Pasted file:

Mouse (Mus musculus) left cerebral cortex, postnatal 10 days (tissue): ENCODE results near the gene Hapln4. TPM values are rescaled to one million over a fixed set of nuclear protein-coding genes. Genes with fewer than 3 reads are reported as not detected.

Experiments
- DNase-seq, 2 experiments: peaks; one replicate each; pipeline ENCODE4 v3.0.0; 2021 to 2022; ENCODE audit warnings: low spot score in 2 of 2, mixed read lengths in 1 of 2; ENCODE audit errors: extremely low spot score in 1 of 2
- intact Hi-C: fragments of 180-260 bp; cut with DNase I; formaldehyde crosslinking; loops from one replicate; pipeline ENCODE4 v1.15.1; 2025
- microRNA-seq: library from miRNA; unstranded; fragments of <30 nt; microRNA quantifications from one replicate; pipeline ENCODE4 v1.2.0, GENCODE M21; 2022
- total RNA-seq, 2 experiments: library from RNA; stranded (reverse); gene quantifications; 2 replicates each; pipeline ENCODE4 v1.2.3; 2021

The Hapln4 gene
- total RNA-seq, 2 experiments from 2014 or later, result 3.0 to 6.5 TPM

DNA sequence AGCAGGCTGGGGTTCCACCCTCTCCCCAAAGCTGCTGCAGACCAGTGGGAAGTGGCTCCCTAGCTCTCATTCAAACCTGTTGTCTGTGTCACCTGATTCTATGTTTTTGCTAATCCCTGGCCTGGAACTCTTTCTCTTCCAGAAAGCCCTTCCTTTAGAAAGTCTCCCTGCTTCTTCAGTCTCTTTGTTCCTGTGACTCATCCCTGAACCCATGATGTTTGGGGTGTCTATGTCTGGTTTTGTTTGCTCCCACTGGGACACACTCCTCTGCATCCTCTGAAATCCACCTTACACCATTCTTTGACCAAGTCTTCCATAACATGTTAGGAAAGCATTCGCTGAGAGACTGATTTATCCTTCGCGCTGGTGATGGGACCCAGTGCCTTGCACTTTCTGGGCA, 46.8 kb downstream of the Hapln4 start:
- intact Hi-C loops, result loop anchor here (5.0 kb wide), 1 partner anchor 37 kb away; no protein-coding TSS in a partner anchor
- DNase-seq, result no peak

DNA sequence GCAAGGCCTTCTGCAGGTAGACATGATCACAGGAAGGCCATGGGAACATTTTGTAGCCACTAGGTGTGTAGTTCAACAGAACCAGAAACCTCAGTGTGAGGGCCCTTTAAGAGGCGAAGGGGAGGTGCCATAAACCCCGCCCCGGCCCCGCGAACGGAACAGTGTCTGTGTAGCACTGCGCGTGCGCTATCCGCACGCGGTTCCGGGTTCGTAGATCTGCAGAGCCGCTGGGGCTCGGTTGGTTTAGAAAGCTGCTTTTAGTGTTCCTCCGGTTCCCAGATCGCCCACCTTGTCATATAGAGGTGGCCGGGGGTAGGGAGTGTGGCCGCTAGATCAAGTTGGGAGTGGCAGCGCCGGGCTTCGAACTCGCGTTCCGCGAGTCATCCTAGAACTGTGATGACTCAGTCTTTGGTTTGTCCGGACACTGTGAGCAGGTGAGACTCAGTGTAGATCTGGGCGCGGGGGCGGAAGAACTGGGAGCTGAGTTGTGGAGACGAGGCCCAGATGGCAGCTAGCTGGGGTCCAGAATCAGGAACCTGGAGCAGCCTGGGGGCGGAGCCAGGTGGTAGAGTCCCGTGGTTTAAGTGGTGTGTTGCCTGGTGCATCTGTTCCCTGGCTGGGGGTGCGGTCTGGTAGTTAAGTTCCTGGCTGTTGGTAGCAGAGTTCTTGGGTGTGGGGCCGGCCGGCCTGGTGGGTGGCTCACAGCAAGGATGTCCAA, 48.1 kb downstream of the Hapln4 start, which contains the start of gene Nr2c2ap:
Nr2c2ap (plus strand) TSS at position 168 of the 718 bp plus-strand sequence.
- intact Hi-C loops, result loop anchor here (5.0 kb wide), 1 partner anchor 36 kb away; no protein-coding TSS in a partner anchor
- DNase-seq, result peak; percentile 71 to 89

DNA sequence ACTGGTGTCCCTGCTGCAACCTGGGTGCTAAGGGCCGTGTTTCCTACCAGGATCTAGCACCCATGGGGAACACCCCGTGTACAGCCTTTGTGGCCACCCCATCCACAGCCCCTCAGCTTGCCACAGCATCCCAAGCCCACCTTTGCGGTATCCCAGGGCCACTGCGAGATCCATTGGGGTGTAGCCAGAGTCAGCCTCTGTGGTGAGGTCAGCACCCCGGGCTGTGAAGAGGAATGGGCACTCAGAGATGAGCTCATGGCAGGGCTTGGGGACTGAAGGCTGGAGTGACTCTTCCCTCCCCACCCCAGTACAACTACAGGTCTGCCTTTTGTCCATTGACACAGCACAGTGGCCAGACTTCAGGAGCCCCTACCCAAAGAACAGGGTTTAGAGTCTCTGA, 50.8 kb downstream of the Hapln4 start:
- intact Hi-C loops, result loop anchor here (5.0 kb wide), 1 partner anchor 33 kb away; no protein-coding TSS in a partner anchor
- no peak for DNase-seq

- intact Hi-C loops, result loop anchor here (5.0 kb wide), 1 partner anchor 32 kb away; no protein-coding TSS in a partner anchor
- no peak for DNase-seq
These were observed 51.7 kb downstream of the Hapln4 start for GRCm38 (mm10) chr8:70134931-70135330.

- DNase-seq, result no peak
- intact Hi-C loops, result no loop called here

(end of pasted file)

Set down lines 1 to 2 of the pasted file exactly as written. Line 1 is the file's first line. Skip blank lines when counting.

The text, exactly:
Mouse (Mus musculus) left cerebral cortex, postnatal 10 days (tissue): ENCODE results near the gene Hapln4. TPM values are rescaled to one million over a fixed set of nuclear protein-coding genes. Genes with fewer than 3 reads are reported as not detected.

Experiments